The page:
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Google’s global partnerships head rejects idea it is trying to usurp media agencies

Mark Hollands, Newspaper Works CEO, and Jason Washing at the Future Forum event

Mark Hollands, Newspaper Works CEO, and Jason Washing at the Future Forum event

Google’s global director of strategic partnerships has rejected the suggestion the company is seeking to replace the role of media agencies within the publishing ecosystem.

Speaking at today’s Future Forum event in Sydney, Jason Washing said the internet giant needed to make sure there was a more sustainable model being created for publishers as “at the end of the day Google makes money the more content that there is on the web”.

In a response to a question on fears amongst agencies that Google is looking to displace them he said: “Advertising agencies are among the largest partners we work with. We’ve been pretty consistent with the message that agencies are and will continue to be involved in solving problems. There’s a value layer that agencies have always served in media and we see no reason will go away.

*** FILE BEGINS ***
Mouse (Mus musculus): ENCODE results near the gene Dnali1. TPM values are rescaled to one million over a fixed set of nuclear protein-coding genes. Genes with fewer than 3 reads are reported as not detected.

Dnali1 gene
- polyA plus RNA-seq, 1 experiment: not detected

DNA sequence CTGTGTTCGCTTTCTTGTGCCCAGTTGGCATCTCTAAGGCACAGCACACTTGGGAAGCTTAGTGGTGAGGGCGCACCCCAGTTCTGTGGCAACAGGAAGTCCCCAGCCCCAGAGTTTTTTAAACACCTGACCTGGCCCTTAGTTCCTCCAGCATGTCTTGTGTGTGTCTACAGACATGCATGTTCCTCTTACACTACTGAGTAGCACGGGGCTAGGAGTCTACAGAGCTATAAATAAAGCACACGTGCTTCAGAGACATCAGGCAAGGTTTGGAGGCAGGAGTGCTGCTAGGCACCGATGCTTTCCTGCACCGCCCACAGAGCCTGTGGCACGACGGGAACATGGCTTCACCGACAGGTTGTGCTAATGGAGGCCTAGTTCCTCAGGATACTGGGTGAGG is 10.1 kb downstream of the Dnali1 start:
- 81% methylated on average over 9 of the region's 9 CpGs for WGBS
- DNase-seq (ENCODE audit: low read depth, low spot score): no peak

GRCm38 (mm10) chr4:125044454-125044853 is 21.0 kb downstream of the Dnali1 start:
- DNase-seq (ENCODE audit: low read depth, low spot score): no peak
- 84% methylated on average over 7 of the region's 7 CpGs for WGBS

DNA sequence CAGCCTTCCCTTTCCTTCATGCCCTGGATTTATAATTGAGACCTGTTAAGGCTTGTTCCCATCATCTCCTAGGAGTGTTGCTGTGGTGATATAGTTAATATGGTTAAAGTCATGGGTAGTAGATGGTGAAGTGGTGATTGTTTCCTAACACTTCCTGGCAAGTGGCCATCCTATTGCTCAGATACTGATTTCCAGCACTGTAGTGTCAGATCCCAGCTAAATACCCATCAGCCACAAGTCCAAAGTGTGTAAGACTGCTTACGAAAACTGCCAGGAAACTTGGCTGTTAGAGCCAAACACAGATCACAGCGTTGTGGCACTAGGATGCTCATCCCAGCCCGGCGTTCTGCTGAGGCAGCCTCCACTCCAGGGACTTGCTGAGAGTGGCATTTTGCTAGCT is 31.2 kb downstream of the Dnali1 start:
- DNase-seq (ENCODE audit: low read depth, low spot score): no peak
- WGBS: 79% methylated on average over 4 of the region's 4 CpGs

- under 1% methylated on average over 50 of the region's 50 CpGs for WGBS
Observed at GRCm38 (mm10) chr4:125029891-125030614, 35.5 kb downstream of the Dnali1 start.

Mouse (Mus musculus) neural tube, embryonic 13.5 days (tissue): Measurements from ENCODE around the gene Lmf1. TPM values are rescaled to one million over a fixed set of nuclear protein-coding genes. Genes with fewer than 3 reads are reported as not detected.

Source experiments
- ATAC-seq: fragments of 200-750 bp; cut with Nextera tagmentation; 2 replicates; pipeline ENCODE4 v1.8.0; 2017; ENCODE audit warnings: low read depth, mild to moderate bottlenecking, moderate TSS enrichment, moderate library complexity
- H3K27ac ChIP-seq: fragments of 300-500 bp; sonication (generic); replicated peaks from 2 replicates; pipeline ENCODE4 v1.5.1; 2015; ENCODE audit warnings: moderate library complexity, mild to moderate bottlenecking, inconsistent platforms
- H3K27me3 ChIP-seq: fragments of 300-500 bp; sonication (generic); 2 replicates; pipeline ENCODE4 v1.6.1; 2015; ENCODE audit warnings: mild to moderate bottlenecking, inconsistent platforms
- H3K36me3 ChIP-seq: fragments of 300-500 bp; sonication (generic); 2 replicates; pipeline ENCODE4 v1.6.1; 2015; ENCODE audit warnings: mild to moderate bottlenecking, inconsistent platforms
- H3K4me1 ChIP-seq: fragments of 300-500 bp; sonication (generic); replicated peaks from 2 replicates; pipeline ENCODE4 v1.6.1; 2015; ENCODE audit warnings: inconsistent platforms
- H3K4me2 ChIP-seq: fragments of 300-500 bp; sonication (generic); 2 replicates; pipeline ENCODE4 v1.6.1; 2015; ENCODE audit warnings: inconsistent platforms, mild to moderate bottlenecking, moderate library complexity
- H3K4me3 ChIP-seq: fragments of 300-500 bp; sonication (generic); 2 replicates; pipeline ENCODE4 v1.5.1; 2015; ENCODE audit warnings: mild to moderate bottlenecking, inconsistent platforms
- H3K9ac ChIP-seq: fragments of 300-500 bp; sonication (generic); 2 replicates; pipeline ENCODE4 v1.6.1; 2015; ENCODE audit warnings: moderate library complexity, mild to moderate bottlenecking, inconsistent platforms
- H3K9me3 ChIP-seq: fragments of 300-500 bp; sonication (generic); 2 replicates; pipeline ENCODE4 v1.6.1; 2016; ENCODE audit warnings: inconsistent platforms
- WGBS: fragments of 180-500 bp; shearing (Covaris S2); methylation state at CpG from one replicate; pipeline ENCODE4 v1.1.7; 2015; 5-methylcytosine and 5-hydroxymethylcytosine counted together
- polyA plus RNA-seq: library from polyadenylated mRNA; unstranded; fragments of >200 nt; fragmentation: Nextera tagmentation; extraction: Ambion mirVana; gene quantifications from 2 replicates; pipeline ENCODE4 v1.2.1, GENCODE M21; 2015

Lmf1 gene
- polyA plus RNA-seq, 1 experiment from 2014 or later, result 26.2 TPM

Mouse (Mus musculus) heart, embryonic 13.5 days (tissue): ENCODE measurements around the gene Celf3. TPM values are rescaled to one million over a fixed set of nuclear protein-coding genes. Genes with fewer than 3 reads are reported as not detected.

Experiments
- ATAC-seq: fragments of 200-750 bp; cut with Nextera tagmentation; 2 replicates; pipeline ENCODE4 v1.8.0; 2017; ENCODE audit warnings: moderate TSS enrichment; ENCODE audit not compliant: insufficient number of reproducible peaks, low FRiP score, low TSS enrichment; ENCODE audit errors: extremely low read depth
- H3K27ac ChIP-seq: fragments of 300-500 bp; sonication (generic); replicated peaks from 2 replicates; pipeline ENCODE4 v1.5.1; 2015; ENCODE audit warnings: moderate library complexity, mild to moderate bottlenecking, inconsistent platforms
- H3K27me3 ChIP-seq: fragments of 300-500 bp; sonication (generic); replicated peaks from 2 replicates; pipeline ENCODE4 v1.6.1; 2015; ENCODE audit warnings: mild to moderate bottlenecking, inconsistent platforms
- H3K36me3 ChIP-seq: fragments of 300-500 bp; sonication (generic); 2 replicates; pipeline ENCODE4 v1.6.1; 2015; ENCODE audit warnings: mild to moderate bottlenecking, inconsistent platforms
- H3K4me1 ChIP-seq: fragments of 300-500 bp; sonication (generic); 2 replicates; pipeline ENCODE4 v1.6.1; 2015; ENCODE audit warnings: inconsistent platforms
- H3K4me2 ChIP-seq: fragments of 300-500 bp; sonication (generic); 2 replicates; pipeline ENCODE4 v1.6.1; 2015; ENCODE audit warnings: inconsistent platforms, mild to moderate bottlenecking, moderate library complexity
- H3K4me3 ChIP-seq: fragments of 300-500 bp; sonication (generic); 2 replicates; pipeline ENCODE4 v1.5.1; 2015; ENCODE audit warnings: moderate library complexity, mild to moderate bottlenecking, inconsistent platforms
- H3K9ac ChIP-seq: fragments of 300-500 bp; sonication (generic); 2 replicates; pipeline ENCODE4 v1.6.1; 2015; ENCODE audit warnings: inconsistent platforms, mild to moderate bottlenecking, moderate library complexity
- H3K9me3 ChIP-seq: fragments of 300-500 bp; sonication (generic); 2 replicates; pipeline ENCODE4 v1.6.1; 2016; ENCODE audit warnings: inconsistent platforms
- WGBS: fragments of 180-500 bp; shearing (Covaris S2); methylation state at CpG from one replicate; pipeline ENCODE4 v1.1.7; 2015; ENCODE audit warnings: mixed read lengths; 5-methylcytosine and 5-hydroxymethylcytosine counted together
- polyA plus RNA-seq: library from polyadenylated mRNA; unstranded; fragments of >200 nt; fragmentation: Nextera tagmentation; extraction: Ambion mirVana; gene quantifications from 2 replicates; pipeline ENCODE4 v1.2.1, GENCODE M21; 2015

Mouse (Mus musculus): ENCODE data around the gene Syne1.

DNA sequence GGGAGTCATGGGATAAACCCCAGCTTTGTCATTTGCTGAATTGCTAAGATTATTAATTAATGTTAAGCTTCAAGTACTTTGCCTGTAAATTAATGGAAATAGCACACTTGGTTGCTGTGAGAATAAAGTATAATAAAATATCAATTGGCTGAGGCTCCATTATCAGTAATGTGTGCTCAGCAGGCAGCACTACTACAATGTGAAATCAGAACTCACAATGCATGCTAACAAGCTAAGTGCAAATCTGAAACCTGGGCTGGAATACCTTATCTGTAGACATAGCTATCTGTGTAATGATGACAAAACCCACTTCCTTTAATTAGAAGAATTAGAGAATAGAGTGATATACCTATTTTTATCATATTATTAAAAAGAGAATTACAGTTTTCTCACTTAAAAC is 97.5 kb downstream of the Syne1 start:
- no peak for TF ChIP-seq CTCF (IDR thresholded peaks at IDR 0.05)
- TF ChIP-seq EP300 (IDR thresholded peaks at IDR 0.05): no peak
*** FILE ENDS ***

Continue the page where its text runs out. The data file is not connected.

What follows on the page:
“We look forward to partnering with those agencies to make the entire ecosystem evolve in a way that makes sense for all the participants.”

“We’re all in the business of wanting to have the pie grow,” he added. “That’s going to take a lot of collaboration amongst every channel of the ecosystem.”

Last month News Corp CEO Robert Thomson accused Google of “piracy, zealotry and kleptocracy”.

While Washing would not be drawn to comment on the specifics of Thomson’s remarks, he did say:

“What is Google doing and what is our general position around piracy? The response there comes as a function from our actual behaviours around piracy.

“Google takes down millions of links and articles on a daily basis that we are sourcing as being pirated content.

“The amount of investment we’re going to put into ensuring the content we’re presenting to our users in a search environment is of a high quality. That is something that is deeply important to us and it’s critical to the trust we create with our user groups.”

Washing also said it is important for Google to focus on what it is doing to ensure “we are serving as a great partner to the publishing partners” it works with.

“It’s a big business for all of us. If you relate it back to the search business, at the end of the day Google makes money the more content that there is on the web, and the more quality content that is on the web,” he said.

“We’re committed to the idea that that is something that needs to be sustainable over the long haul but we want to be making sure we’re building platforms and monetisation vehicles for our publishing partners that enable them to take advantage of everything that is going on.”

Miranda Ward

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